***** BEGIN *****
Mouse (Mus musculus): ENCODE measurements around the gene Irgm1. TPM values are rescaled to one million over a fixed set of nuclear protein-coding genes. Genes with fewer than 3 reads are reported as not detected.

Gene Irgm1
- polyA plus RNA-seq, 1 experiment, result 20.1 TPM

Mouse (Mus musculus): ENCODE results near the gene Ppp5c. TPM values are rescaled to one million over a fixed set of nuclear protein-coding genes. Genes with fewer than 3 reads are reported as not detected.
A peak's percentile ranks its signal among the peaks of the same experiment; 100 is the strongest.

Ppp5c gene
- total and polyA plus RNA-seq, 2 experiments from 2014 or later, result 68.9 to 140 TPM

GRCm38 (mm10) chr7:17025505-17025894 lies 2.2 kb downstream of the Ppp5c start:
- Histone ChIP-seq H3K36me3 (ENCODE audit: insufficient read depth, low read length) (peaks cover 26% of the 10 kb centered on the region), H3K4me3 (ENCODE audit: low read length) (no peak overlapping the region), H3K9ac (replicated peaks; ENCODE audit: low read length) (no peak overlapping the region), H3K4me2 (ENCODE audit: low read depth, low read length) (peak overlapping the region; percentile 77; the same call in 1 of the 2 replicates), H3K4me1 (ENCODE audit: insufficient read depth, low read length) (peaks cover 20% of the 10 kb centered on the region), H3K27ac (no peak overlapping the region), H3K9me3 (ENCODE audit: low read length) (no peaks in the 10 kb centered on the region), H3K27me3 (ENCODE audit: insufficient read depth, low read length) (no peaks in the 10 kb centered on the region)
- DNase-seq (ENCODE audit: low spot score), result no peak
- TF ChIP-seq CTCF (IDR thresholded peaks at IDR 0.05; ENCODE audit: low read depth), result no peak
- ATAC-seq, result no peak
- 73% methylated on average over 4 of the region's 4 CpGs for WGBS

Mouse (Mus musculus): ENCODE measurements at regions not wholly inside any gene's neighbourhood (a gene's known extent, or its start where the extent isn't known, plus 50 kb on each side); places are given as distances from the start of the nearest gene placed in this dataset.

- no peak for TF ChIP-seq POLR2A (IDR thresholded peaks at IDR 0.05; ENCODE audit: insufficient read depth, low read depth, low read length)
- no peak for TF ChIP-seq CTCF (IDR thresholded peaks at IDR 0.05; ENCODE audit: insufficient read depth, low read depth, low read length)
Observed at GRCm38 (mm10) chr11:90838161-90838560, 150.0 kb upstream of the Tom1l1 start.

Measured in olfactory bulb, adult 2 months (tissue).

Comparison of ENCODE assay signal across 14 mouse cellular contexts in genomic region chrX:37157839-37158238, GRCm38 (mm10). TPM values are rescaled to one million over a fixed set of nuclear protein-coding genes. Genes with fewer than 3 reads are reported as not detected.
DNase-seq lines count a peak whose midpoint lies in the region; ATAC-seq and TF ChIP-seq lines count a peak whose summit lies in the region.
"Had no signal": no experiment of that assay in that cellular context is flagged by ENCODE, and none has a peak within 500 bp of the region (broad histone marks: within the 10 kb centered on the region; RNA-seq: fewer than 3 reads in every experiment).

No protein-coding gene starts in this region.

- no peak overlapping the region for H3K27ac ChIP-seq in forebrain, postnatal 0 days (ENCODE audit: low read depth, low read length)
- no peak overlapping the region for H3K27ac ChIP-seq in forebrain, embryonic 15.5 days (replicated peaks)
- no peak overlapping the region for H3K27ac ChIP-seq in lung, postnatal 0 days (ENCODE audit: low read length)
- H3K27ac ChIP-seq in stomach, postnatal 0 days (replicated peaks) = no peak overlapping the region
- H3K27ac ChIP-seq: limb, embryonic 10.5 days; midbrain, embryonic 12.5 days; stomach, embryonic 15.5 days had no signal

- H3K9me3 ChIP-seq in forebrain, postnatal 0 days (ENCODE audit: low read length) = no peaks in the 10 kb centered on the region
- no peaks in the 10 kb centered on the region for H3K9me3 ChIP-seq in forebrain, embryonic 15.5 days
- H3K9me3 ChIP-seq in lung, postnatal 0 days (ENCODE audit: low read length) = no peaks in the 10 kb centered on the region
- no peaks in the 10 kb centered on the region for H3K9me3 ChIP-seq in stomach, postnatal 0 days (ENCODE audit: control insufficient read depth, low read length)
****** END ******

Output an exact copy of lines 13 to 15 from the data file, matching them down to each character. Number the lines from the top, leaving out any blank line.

- 73% methylated on average over 4 of the region's 4 CpGs for WGBS

Mouse (Mus musculus): ENCODE measurements at regions not wholly inside any gene's neighbourhood (a gene's known extent, or its start where the extent isn't known, plus 50 kb on each side); places are given as distances from the start of the nearest gene placed in this dataset.

- no peak for TF ChIP-seq POLR2A (IDR thresholded peaks at IDR 0.05; ENCODE audit: insufficient read depth, low read depth, low read length)